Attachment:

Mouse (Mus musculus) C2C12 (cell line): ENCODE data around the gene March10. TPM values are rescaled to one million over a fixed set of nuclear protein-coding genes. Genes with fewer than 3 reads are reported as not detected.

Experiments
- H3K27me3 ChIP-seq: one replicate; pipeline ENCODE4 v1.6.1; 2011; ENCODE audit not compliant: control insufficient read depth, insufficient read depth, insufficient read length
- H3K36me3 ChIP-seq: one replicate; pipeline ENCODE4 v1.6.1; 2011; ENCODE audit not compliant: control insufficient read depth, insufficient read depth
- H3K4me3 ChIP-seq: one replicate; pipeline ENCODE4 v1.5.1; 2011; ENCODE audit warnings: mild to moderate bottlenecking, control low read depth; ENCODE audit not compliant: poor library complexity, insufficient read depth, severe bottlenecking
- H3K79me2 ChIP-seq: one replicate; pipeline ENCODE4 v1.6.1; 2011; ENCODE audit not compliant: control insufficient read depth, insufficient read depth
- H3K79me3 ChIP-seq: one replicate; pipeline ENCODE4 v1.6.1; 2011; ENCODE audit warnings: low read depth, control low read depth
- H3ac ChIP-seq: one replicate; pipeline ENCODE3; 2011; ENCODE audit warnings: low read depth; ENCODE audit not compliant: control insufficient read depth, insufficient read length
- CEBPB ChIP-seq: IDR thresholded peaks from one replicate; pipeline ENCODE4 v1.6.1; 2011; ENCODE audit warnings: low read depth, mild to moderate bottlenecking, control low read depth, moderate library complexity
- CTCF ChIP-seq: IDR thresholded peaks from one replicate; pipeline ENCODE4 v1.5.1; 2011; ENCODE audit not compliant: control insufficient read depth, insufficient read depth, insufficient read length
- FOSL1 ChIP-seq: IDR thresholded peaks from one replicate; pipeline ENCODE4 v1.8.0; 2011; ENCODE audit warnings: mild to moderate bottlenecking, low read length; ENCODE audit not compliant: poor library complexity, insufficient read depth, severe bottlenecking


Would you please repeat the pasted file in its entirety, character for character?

Mouse (Mus musculus) C2C12 (cell line): ENCODE data around the gene March10. TPM values are rescaled to one million over a fixed set of nuclear protein-coding genes. Genes with fewer than 3 reads are reported as not detected.

Experiments
- H3K27me3 ChIP-seq: one replicate; pipeline ENCODE4 v1.6.1; 2011; ENCODE audit not compliant: control insufficient read depth, insufficient read depth, insufficient read length
- H3K36me3 ChIP-seq: one replicate; pipeline ENCODE4 v1.6.1; 2011; ENCODE audit not compliant: control insufficient read depth, insufficient read depth
- H3K4me3 ChIP-seq: one replicate; pipeline ENCODE4 v1.5.1; 2011; ENCODE audit warnings: mild to moderate bottlenecking, control low read depth; ENCODE audit not compliant: poor library complexity, insufficient read depth, severe bottlenecking
- H3K79me2 ChIP-seq: one replicate; pipeline ENCODE4 v1.6.1; 2011; ENCODE audit not compliant: control insufficient read depth, insufficient read depth
- H3K79me3 ChIP-seq: one replicate; pipeline ENCODE4 v1.6.1; 2011; ENCODE audit warnings: low read depth, control low read depth
- H3ac ChIP-seq: one replicate; pipeline ENCODE3; 2011; ENCODE audit warnings: low read depth; ENCODE audit not compliant: control insufficient read depth, insufficient read length
- CEBPB ChIP-seq: IDR thresholded peaks from one replicate; pipeline ENCODE4 v1.6.1; 2011; ENCODE audit warnings: low read depth, mild to moderate bottlenecking, control low read depth, moderate library complexity
- CTCF ChIP-seq: IDR thresholded peaks from one replicate; pipeline ENCODE4 v1.5.1; 2011; ENCODE audit not compliant: control insufficient read depth, insufficient read depth, insufficient read length
- FOSL1 ChIP-seq: IDR thresholded peaks from one replicate; pipeline ENCODE4 v1.8.0; 2011; ENCODE audit warnings: mild to moderate bottlenecking, low read length; ENCODE audit not compliant: poor library complexity, insufficient read depth, severe bottlenecking